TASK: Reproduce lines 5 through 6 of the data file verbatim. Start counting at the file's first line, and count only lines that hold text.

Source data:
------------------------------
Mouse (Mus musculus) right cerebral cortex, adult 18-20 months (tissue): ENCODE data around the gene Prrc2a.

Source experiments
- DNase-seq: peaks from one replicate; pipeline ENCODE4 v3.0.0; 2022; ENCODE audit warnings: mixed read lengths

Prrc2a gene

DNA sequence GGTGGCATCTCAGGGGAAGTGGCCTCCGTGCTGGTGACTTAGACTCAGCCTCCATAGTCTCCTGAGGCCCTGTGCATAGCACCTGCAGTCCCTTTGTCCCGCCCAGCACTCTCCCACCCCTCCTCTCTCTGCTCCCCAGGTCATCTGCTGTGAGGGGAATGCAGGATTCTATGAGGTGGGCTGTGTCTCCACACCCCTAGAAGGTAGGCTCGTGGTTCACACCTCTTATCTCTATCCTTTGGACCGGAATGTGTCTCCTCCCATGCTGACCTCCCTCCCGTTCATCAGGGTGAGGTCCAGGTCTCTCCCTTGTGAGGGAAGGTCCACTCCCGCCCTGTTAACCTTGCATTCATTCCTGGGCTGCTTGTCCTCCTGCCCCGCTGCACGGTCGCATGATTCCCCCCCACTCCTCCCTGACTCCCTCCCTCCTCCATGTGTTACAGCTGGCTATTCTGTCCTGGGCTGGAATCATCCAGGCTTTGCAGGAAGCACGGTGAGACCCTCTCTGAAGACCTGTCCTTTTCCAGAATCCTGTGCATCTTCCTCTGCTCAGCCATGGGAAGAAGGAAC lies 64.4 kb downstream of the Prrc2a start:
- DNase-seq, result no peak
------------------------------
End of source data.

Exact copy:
DNA sequence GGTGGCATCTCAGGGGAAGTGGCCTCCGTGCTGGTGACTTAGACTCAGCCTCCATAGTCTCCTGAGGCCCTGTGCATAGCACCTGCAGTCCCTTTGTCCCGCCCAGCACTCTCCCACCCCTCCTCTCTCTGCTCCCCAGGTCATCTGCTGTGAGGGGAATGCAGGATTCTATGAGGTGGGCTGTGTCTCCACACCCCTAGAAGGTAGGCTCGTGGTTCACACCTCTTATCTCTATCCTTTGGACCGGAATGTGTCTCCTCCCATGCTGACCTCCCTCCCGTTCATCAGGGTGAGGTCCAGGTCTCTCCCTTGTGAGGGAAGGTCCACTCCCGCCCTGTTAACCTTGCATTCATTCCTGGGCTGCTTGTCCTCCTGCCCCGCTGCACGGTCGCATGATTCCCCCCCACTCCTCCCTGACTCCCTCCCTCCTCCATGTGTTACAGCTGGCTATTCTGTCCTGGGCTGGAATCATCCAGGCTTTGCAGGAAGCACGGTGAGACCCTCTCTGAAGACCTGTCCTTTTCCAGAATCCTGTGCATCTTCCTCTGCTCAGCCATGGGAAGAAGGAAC lies 64.4 kb downstream of the Prrc2a start:
- DNase-seq, result no peak